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Lower incomes will in turn affect the United States more than any other country, because it has more wealth to lose, with the value of the dollar declining as a result. It's an exciting combination for the Norwegian economy and for all our financial investments, he says.

Investors usually flee Norway during times of uncertainty. But Norway is now one of the few countries that considers Norway a country with hTop ranking of all major credit bureaus. It could become important if other countries don't pay their bill.

– It would be especially bad if Norway emerged as a safe haven in the global credit market, with a sharp rise in the krone exchange rate as a result, says Andreasen.

Why this scary combination?

Let's take the crown reinforcement first:

  • According to Norges Bank, the weak krone accounts for NOK 3,122 billion of the fund's value. A return to the “neutral” level would in itself wipe out that money.
  • But the krone could get stronger: in 2012, for example, the value of the fund was adjusted to Norwegian krone. under By eight percent because strong Crown. If this happens again, the value of the fund will be reduced from 17,700 to 13,400 billion.

Once the krone exchange rate adjusted back to the 2012 level, about NOK 4,300 billion went out of the fund.

Admittedly, this does not make Norway poorer, because the actual values ​​in the fund are not affected by the krone exchange rate.

However, it has serious consequences: it means that it can be used by the state On the state budget.

He warned of a 40 percent drop in value

But when a strong krone exchange rate is combined with falling stock prices, it gets really dramatic.

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Last year, the oil fund painted an imaginary future in which the collapse of the global economy would cause the value of the fund to fall by 40 percent. This could happen if tensions between East and West lead to a split in the global economy.

If this happens at the same time as the value of the krone is strengthening, it means that the value of the oil fund will be reduced by another NOK 5.300 billion.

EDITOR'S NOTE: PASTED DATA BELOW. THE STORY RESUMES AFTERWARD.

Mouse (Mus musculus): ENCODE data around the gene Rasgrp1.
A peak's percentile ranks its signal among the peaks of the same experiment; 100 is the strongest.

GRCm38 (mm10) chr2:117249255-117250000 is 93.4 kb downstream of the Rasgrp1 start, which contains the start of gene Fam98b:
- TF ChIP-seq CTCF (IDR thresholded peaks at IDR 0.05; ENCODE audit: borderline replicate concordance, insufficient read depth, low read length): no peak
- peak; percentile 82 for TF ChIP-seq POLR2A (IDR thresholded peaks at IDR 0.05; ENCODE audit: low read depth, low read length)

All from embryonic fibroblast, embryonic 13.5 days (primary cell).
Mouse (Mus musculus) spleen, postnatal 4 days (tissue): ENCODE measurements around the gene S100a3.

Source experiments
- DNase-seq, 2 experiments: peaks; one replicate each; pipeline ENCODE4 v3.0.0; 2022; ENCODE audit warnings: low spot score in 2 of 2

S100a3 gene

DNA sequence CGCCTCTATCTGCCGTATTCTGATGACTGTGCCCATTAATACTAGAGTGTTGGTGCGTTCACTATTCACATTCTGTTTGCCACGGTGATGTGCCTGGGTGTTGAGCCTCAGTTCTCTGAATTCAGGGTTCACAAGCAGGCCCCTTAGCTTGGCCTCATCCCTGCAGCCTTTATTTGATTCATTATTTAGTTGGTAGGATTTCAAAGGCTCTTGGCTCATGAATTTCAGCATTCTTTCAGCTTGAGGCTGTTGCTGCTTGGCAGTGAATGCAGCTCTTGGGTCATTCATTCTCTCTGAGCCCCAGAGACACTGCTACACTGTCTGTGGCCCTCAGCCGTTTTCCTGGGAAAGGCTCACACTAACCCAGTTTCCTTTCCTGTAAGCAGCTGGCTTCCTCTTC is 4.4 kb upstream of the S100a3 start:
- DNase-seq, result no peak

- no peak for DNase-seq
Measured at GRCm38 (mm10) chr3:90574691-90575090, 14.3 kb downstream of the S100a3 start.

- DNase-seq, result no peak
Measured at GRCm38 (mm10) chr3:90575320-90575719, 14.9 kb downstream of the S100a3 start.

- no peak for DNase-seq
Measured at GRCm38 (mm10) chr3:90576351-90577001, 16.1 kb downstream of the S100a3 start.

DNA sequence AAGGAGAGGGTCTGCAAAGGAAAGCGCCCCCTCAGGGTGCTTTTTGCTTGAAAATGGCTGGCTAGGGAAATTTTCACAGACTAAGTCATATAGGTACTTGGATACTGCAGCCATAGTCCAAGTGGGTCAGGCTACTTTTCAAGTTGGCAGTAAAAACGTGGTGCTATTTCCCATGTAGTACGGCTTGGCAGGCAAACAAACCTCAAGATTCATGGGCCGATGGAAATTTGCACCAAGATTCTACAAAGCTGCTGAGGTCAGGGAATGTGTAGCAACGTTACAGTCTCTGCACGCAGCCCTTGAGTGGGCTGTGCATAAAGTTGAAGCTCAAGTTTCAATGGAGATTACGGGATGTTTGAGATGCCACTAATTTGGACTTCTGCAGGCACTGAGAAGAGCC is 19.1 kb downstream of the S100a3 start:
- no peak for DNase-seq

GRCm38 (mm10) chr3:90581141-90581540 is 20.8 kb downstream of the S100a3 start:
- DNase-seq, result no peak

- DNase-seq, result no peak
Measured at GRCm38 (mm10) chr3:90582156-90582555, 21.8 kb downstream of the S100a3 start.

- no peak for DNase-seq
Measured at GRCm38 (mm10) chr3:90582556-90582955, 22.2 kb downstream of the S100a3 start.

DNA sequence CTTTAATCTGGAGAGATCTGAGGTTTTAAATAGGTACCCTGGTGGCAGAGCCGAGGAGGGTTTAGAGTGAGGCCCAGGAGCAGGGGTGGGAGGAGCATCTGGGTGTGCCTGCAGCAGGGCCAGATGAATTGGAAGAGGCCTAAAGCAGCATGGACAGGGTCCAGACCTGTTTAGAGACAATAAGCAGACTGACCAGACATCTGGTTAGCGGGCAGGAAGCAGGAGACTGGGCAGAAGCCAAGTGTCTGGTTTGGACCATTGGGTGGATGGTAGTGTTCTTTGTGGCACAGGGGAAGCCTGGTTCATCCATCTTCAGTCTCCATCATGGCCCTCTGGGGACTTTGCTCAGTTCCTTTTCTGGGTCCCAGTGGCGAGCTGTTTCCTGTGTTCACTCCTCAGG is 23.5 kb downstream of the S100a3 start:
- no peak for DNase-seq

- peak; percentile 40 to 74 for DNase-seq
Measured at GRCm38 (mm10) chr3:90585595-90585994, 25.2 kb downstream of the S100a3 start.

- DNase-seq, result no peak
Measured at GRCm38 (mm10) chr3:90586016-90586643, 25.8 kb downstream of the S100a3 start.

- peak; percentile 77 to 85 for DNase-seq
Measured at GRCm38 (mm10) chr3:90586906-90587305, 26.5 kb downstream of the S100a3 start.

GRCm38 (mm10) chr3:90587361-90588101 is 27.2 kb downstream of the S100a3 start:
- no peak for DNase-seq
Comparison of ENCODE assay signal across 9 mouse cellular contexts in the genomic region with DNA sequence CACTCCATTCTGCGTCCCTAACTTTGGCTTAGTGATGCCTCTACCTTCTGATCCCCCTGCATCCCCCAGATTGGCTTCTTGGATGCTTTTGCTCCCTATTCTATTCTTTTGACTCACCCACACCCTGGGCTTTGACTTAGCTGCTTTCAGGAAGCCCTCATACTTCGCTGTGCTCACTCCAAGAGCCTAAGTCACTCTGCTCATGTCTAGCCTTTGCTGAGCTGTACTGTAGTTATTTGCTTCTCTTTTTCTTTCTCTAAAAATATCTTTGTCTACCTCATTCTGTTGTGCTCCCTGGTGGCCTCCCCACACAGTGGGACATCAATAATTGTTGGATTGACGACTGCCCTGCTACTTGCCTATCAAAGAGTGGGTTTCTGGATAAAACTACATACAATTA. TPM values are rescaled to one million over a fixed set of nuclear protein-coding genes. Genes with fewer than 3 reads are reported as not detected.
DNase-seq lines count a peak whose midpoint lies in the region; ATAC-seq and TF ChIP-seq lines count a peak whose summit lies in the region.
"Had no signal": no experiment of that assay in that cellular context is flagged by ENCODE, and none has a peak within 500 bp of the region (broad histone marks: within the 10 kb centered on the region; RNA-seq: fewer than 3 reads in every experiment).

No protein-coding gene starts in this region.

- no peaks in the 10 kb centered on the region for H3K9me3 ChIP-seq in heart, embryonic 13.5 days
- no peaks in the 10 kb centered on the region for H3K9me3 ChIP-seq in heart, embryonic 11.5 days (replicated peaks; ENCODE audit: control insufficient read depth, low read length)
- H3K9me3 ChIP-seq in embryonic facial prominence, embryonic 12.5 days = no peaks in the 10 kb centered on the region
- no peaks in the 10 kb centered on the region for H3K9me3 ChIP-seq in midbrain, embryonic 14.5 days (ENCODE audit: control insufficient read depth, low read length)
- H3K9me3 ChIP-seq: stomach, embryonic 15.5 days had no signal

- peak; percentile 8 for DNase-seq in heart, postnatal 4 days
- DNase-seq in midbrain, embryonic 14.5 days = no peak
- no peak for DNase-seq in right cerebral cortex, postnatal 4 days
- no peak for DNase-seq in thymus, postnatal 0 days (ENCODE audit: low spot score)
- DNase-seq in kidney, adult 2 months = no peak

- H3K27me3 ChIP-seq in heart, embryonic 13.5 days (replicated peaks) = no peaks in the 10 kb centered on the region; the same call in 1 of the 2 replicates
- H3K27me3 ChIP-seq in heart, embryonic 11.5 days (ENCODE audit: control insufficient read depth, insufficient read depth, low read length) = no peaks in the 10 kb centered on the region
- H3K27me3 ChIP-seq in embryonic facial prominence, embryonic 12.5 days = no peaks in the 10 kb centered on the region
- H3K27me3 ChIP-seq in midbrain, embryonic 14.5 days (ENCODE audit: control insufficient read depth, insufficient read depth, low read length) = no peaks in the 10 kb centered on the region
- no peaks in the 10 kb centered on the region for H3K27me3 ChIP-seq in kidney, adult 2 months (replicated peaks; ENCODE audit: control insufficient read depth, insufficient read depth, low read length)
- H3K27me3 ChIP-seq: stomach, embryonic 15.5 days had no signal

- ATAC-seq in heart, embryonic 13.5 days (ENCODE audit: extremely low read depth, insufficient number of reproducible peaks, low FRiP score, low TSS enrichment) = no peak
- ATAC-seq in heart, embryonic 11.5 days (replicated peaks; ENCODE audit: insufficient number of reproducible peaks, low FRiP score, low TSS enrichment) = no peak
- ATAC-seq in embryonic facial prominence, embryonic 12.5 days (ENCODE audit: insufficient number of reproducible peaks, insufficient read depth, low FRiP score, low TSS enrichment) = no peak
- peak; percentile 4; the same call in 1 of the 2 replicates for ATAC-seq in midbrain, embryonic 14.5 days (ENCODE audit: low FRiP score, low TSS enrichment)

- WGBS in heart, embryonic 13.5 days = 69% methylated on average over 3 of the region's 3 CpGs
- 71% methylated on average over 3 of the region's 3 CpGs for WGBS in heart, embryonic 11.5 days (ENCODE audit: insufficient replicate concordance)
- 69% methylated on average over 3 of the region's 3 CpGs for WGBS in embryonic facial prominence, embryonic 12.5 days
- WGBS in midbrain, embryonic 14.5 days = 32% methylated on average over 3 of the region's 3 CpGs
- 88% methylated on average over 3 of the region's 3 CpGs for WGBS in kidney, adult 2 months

The combined effect is that about $9,600 billion of the fund's value evaporates.

For the state, this is a complete crisis: the 3 percent limit imposed by the business rule on the use of oil money means that it has the opportunity to spend NOK 288 billion less.

That's roughly the same amount the state is spending on pension payments this year.

On top of this come other impacts resulting from the collapse of the global economy.

Worst case

Even if these numbers are greatly exaggerated Worst case– Figures, even a decrease of only 1/3 would mean that the country would have to cut about NOK 100 billion in annual expenditures.

Last year, Netavesin was able to say that no party in parliament had any ideas on how to cut $100 billion from the national budget, despite the Finance Ministry warning against using oil money too much.

There is no doubt that strengthening the krone will make importing goods very profitable, but the question then becomes: How will you pay for imports, when spending must be cut?

Dalila Awolowo

Dalila Awolowo

"Explorer. Unapologetic entrepreneur. Alcohol fanatic. Certified writer. Wannabe tv evangelist. Twitter fanatic. Student. Web scholar. Travel buff."